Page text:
Background: The present study aimed at investigating the effect of a novel antioxidant, hydrogen (H2) gas, on the severity of contrast-induced acute kidney injury (CIAKI) in a rat model. Methods: CIAKI was induced in rats by intravenous injection of a contrast medium, Ioversol, in addition to reagents inhibiting prostaglandin and nitric oxide synthesis. During the injection of these reagents, the rats inhaled H2 gas or control gas. Results: One day after the injection, serum levels of urea nitrogen were significantly lower in H2 gas-inhaling CIAKI rats (17.6 ± 2.3 mg/dl) than those in control gas-treated CIAKI rats (36.0 ± 7.3 mg/dl), although they both were elevated as compared to untreated rats (14.9 ± 0.9 mg/dl). Consistently, creatinine clearance in H2 gas-treated CIAKI rats was higher than that in control gas-treated counterparts. Renal histological analysis revealed that the formation of proteinaceous casts and tubular necrosis was improved by H2 gas inhalation. Mechanistic analyses showed that inhalation of H2 gas significantly reduced renal cell apoptosis, expression of cleaved caspase 3, and expression of an oxidative stress marker, 8-hydroxydeoxyguanosine, in injured kidneys. Conclusion: Results suggest that H2 gas inhalation is effective in ameliorating the severity of CIAKI in rats by reducing renal cell apoptosis and oxidative stress. © 2015 S. Karger AG, Basel.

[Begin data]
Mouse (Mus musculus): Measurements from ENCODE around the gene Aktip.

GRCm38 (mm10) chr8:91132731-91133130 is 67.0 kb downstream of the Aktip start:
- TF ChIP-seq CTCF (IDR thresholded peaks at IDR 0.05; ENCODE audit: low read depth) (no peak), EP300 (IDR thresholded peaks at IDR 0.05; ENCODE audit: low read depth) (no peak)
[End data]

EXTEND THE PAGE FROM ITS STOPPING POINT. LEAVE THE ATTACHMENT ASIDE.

BACKGROUND:

Rhabdomyolysis is a leading cause of acute kidney injury. The pathophysiological process involves oxidative stress and inflammation. Hydrogen-rich saline (HRS) is an antioxidant and anti-inflammatory. This study explored the protective effect of pretreatment with HRS on the development of glycerol-induced rhabdomyolysis acute kidney injury.

MATERIALS AND METHODS: